Heroku's just Linux... Sometimes

Heroku is often treated as blackbox into which a developer puts code and out pops a running web server. There is certainly a good amount of magic that goes into it but keep in mind at the end of the day, those Dynos are just custom Ubuntu instances.

When Is It Linux?

Did you know can do this?

~ $ heroku run bash
Running `bash` attached to terminal... up, run.5617

~ $ lsb_release -a
No LSB modules are available.
Distributor ID: Ubuntu
Description:  Ubuntu 10.04 LTS
Release:  10.04

~ $ uptime
 20:50:25 up 35 days, 23:48,  0 users,  load average: 13.64, 9.56, 8.78


Why does it matter? Because sometimes programming languages are slow (Ruby). Sometimes what you need to do has already been written in C and left behind on standard Linux distrutions waiting for you to use them.

For example, say we wanted to take a rather large CSV, sort it by the 2nd then 1st columns and return the first row.

I was able to find an 8MB CSV from baseball-databank.org. Here is an example Sinatra app:

require 'csv'
require 'benchmark'
require 'sinatra/base'

class HerokuTest < Sinatra::Base

  def mem_usage
    `ps -o rss=  #{Process.pid}`.to_i

  def results(time, mem_total, line)
    output = []
    output << "Finished in #{time.to_s}"
    output << "Memory growth: #{mem_total}"
    output << "First sorted line:"
    output << line + "\n"

  get("/linux_sort") do
    mem_start = mem_usage
    time = Benchmark.measure do
      # Splitting on commas isn't proper CSV parsing but it works for our purposes here
      system("sort -g --field-separator=',' --key=2,1 fielding.csv > sorted.csv")
    File.open("sorted.csv") do |f|
      mem_end = mem_usage
      results(time, mem_end - mem_start, f.readline)

  get("/ruby_sort") do
    mem_start = mem_usage
    time = Benchmark.measure do
      @file = CSV.parse(File.read("fielding.csv"))
      @file.sort_by! {|b| b.values_at(1,0) }
    mem_end = mem_usage
    results(time, mem_end - mem_start, @file.first.join(","))

The app can be checked out at https://github.com/ejfinneran/herokus-just-unix.

So, we're doing the same thing in each endpoint. Sorting the file and returning the first line along with the stats about the request.

These results are running on Ruby 2.1.2 on a standard 1X Cedar stack Dyno.

Let's see what the results are:

Ruby Sort

$ curl http://murmuring-castle-8562.herokuapp.com/ruby_sort
Finished in 5.419442253
Memory growth: 188716
First sorted line:

So it took 5.4 seconds and grew our memory footprint by ~188k. Subsequent requests don't grow memory nearly as much but if we were parsing a different file in each request, you'd start seeing much worse memory growth.

Linux Sort

$ curl http://murmuring-castle-8562.herokuapp.com/unix_sort
Finished in 0.84406482
Memory growth: 12
First sorted line:

Wow. The sort binary installed on the Dyno did the same job in less than one second and only added 12 bytes to the memory footprint.

Keep this in mind even outside of Heroku. If you can drop down into those Linux tools to process data in large batches, you will save quite a bit of processing time and memory overhead.

This also means you can write a custom app that doesn't something simple like sort in a language like Go and shell out to it. We've used that method at Cloudability to handle fetching and parsing very large files outside of Ruby.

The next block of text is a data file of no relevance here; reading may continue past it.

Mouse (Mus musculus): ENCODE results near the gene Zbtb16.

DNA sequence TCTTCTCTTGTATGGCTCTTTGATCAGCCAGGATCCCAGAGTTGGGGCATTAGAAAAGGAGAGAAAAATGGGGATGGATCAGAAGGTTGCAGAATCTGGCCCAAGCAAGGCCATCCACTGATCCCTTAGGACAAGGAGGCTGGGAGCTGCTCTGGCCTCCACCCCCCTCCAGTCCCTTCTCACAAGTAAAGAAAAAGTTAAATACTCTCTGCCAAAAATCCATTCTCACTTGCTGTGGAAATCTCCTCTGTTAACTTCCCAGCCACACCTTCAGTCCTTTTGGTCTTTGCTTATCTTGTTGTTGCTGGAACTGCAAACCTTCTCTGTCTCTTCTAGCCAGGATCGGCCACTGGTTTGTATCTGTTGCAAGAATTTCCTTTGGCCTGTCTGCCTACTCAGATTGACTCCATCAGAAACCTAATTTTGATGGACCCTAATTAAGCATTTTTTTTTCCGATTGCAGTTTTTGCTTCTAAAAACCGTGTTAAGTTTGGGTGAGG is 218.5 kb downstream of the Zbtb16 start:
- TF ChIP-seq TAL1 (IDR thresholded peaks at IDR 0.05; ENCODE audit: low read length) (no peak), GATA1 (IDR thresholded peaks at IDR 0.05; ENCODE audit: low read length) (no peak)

When Is It Not Linux?


Heroku munges STDERR into STDOUT when using the run command so you can't use standard Linux patterns for filtering output.

heroku run "ls not_real_file" &2>/dev/null

This issue is documented here if you want to track it's progress.


Output truncation

Heroku also truncates output of the run command seemingly at random.

We can run nl on the server and see that this CSV is 164,898 lines.

$ heroku run "nl fielding.csv | tail"
Running `nl fielding.csv | tail` attached to terminal... up, run.9082
164889  zuverge01,1955,2,BAL,AL,P,28,5,259,7,19,3,2,,,,,
164890  zuverge01,1956,1,BAL,AL,P,62,0,292,8,17,0,2,,,,,
164891  zuverge01,1957,1,BAL,AL,P,56,0,338,5,26,0,2,,,,,
164892  zuverge01,1958,1,BAL,AL,P,45,0,207,4,19,0,1,,,,,
164893  zuverge01,1959,1,BAL,AL,P,6,0,39,0,4,0,0,,,,,
164894  zwilldu01,1910,1,CHA,AL,OF,27,,,45dj2,3,1,,,,,
164895  zwilldu01,1914,1,CHF,FL,OF,154,,,340,15,14,3,,,,,
164896  zwilldu01,1915,1,CHF,FL,1B,3,,,3,0,0,0,,,,,
164897  zwilldu01,1915,1,CHF,FL,OF,148,,,356,20,8,6,,,,,
164898  zwilldu01,1916,1,CHN,NL,OF,10,,,11,0,0,0,,,,,

However, if we try to cat the file back to our machine, we see that we get cut off between 3800 and 5000 line mark.

$ heroku run "cat fielding.csv" | nl | tail
 5077 ayalabo01,1998,1,SEA,AL,P,62,0,226,8,8,5,1,,,,,
 5078 ayalabo01,1999,1,MON,NL,P,53,0,198,7,10,4,1,,,,,
 5079 ayalabo01,1999,2,CHN,NL,P,13,0,48,1,2,0,0,,,,,
 5080 ayalalu01,2003,1,MON,NL,P,65,0,213,8,19,1,0,,,,,
 5081 ayalalu01,2004,1,MON,NL,P,81,0,271,9,21,0,4,,,,,
 5082 ayalalu01,2005,1,WAS,NL,P,68,0,213,7,15,0,1,,,,,
 5083 ayalalu01,2007,1,WAS,NL,P,44,0,127,3,8,0,0,,,,,
 5084 ayalalu01,2008,1,WAS,NL,P,62,0,173,1,10,0,1,,,,,
 5085 ayalalu01,2008,2,NYN,NL,P,19,0,54,1,2,0,0,,,,,

$ heroku run "cat fielding.csv" | nl | tail
 3886 aparilu01,1964,1,BAL,AL,SS,145,144,3815,260,437,15,98,,,,,
 3887 aparilu01,1965,1,BAL,AL,SS,141,139,3809,238,439,20,87,,,,,
 3888 aparilu01,1966,1,BAL,AL,SS,151,151,4098,303,441,17,104,,,,,
 3889 aparilu01,1967,1,BAL,AL,SS,131,128,3440,221,333,25,67,,,,,
 3890 aparilu01,1968,1,CHA,AL,SS,156,151,4069,269,535,19,92,,,,,
 3891 aparilu01,1969,1,CHA,AL,SS,154,153,3965,248,563,20,94,,,,,
 3892 aparilu01,1970,1,CHA,AL,SS,146,140,3588,251,483,18,99,,,,,
 3893 aparilu01,1971,1,BOS,AL,SS,121,121,3171,194,338,16,56,,,,,
 3894 aparilu01,1972,1,BOS,AL,SS,109,109,2807,183,304,16,54,,,,,
 3895 aparilu01,1973,1,BOS,AL,SS,132,129,3314,190,404%

Documented here: https://github.com/heroku/heroku/issues/674